For almost 70 years , the Mennonite Brethren in Christ was one of the most vibrant Mennonite bodies in Ontario. Indeed, in 1901, it was the largest Mennonite group in Ontario. Who were these folks, and why did they change their name after World War II?
In one sense you could have called them German Methodist Mennonites. When the Mennonite Brethren in Christ emerged in the 1870s and early 1880s, they patterned themselves very much on the theology and structure of the Evangelical Association. Who was the Evangelical Association? They were a German-speaking, Methodist-style renewal movement that was aggressively evangelistic in outlook, and held clear views on social issues like temperance, use of tobacco and avoidance of secret societies. Today in Canada the Evangelical Association is part of the United Church of Canada, and in the U.S. it is part of the United Methodist Church.
There were two founding leaders of the Mennonite Brethren in Christ movement. Daniel Brenneman was a fiery leader in Elkhart County, Indiana. He was influenced by, and found common cause, with a middle-aged Ontario leader named Solomon Eby. Eby pastored a small Mennonite church on Lake Huron in Port Elgin. Eby had been selected in 1858 for ministry by lot, but he did not really feel called to church leadership. He tried to withdraw from his position, but was influenced to continue. Finally in 1869 Eby and most members of his congregation were “converted” at an Evangelical Association camp meeting to a faith that brought them assurance of their salvation.
Eby (and Brenneman) began preaching a Methodist-style path to salvation, while retaining bedrock Mennonite values like non-participation in war, non-swearing of oaths, and emphasis on a simple lifestyle. They attracted many followers, both within and outside the Mennonite community. The Mennonite Brethren in Christ were the first Ontario Mennonites to begin a mission outreach in Toronto (1897) and the first to support an Ontario Mennonite in overseas mission work (William Shantz to China in 1895). They established a City Mission Workers Society of “ministering sisters” who founded and provided leadership in many urban mission settings. Janet Douglas was the first of these ministering sisters. And the Mennonite Brethren in Christ were deeply involved in the formation of the Non-Resistant Relief Organization in 1918.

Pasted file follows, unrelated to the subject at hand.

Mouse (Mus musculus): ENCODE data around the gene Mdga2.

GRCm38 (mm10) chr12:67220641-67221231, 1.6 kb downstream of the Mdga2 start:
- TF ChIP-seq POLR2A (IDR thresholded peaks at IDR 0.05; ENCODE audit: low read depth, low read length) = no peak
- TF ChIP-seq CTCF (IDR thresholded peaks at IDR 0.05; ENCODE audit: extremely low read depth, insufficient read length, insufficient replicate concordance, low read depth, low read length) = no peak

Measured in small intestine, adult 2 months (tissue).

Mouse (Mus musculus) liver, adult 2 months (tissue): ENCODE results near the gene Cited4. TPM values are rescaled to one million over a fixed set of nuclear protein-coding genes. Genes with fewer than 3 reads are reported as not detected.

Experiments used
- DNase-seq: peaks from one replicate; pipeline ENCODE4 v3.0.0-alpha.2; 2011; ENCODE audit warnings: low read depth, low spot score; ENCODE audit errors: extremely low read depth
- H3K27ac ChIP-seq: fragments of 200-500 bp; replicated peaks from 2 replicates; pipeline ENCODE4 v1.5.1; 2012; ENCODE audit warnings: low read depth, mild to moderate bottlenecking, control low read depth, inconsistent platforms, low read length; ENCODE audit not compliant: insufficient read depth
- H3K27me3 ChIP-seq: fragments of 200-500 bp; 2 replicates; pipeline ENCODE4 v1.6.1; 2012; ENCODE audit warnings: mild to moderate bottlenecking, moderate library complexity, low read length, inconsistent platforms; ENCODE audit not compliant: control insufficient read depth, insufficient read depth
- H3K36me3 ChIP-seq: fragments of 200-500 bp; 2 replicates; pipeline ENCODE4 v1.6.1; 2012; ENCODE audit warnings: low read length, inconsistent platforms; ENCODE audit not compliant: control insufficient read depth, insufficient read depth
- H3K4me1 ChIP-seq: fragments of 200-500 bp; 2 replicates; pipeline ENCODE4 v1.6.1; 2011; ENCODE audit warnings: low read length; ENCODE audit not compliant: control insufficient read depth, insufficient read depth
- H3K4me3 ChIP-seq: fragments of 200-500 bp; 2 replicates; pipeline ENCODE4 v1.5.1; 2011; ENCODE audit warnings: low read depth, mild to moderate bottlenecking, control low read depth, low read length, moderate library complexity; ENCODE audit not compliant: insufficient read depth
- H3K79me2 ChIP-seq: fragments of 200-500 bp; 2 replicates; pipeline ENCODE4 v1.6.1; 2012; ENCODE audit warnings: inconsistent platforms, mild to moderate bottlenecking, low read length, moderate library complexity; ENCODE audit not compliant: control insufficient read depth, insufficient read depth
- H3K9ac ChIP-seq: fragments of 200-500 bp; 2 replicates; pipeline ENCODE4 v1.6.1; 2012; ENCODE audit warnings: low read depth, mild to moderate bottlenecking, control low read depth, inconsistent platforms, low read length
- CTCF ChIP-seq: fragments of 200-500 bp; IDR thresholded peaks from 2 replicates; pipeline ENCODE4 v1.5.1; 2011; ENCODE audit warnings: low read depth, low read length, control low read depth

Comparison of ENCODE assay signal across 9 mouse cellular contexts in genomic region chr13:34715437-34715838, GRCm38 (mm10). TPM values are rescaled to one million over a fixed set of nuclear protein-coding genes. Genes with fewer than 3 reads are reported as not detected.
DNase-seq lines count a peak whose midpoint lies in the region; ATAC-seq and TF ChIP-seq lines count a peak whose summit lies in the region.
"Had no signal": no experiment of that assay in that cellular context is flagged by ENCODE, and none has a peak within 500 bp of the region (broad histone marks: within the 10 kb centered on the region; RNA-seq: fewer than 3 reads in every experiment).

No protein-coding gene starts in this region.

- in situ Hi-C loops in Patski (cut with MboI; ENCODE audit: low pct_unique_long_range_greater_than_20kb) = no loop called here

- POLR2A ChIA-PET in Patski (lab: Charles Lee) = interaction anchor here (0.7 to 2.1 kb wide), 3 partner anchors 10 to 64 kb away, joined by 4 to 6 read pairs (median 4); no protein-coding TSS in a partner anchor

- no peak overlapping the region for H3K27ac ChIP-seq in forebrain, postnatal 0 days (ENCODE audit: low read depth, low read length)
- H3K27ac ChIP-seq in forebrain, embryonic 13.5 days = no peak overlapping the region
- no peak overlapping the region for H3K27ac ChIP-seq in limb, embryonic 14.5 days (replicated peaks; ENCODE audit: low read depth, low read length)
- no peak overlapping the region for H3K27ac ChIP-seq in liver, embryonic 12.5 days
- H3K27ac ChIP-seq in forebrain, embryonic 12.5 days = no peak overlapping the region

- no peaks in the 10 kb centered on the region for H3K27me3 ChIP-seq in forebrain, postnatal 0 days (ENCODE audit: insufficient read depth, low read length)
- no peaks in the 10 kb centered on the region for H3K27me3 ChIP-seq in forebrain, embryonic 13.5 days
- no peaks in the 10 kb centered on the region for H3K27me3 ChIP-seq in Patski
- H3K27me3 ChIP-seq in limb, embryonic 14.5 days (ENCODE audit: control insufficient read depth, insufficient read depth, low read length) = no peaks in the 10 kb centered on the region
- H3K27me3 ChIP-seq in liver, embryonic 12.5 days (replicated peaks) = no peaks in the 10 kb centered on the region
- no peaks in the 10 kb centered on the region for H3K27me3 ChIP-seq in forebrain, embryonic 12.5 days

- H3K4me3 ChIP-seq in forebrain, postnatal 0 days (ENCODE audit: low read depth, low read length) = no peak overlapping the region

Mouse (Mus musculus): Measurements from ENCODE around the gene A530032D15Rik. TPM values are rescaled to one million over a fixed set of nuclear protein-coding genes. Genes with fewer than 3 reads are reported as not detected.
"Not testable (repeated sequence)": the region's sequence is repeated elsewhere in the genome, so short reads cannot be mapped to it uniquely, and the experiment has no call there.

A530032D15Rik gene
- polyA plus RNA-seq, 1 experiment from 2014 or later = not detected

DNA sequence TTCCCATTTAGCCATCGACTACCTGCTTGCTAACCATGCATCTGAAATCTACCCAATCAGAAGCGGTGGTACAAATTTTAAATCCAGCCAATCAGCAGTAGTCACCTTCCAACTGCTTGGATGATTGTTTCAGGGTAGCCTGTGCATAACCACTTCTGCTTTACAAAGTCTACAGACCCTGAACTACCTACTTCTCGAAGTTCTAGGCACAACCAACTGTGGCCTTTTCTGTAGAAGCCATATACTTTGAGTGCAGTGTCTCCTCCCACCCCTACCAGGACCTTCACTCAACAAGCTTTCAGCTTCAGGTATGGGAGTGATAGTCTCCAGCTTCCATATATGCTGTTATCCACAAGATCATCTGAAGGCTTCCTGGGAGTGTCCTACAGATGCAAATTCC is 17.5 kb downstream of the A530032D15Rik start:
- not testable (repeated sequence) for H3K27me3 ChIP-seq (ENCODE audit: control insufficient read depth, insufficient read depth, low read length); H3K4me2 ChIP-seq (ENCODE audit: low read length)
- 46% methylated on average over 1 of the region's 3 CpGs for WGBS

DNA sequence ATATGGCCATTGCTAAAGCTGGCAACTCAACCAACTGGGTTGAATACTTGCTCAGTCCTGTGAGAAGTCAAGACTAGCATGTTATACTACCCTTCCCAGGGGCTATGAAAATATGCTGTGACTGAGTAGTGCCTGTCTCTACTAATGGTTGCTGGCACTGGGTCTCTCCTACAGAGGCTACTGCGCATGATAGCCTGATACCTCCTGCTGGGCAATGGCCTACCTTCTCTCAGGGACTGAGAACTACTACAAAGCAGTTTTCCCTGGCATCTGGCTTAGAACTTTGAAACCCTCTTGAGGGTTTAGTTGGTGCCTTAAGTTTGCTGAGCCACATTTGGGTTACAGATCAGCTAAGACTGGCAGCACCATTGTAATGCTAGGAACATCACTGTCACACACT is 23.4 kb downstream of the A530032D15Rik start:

But gradually the influence of outside theological forces began to change the Mennonite Brethren in Christ. Their holiness theology receded in favor of a more fundamentalist theology that cared less about the formerly bedrock Mennonite doctrines. In World War II a significant number of their young men served in the military, and following the war the denomination came to believe the “Mennonite” name hindered their outreach and no longer sustained their theology. And so they changed their name to the United Missionary Church. Today, after a couple of mergers, in Canada they are known as the Evangelical Missionary Church of Canada. In the United States the group is known simply as the Missionary Church.
To learn more about the influence of the Mennonite Brethren in Christ on other Ontario Mennonite bodies read In Search of Promised Lands.
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